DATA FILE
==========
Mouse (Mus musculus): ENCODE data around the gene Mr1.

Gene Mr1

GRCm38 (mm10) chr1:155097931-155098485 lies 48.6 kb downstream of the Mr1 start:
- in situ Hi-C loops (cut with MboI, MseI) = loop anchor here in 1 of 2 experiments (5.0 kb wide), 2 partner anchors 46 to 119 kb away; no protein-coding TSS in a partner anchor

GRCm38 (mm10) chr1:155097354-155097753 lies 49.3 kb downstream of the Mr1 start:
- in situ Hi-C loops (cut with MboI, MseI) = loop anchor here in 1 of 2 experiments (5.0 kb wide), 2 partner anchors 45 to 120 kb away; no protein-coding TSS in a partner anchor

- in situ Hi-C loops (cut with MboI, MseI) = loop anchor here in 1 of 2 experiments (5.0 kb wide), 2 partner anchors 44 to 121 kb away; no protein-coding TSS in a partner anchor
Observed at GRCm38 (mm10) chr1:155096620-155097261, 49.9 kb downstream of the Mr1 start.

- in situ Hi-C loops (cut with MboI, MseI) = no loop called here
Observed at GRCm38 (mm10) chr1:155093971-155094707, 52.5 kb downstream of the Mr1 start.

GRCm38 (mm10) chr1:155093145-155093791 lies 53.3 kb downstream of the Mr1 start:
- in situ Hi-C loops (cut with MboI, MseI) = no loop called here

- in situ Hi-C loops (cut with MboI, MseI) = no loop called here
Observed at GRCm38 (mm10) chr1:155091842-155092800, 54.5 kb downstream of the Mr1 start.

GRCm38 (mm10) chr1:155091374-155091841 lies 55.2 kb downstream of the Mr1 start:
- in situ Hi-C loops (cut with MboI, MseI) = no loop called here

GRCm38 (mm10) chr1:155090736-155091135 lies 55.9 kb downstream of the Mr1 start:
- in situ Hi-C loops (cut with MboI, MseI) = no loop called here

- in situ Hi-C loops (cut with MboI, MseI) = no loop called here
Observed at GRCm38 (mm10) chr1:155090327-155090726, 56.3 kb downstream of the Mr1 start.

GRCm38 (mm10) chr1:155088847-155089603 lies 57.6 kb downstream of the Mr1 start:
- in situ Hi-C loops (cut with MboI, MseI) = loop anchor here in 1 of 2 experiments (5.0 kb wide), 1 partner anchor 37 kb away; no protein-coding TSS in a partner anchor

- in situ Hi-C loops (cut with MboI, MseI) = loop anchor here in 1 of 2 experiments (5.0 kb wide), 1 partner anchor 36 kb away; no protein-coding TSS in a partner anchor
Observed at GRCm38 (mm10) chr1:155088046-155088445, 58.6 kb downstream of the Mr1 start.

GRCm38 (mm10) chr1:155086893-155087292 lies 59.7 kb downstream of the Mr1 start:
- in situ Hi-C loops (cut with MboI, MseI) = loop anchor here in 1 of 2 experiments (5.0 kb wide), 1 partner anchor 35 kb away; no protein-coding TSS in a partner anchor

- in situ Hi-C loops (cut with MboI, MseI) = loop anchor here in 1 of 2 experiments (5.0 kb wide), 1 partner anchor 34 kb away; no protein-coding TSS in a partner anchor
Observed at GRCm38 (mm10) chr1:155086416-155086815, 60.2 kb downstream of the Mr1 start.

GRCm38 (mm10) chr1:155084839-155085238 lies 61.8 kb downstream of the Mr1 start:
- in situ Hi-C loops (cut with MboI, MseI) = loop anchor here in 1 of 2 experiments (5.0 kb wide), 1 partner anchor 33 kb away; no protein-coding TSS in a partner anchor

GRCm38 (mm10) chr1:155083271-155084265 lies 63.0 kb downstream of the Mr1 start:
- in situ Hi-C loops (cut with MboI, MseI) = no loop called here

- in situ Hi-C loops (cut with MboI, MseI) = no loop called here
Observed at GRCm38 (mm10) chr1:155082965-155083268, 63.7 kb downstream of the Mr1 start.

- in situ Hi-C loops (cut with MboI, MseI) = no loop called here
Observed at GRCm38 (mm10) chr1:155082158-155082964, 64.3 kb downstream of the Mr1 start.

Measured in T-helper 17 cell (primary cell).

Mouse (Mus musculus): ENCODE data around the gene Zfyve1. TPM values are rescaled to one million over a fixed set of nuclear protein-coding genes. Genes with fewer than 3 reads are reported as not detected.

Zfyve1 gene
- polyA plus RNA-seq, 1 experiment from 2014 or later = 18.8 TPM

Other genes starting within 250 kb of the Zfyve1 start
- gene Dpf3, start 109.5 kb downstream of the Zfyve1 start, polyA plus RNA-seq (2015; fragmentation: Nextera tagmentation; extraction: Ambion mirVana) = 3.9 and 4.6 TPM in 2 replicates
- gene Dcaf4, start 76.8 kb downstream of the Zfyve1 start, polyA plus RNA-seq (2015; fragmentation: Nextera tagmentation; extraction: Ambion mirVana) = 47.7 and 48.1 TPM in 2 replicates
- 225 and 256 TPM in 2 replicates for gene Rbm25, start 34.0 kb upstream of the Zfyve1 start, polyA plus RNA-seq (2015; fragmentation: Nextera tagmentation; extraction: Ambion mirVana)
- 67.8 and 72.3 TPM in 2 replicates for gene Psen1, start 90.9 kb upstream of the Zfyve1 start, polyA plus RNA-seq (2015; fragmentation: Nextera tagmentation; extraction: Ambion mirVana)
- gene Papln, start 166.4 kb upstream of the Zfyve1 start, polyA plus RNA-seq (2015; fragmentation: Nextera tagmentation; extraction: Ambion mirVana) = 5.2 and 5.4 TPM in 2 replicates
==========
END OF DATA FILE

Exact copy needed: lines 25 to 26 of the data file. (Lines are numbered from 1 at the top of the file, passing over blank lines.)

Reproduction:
GRCm38 (mm10) chr1:155086893-155087292 lies 59.7 kb downstream of the Mr1 start:
- in situ Hi-C loops (cut with MboI, MseI) = loop anchor here in 1 of 2 experiments (5.0 kb wide), 1 partner anchor 35 kb away; no protein-coding TSS in a partner anchor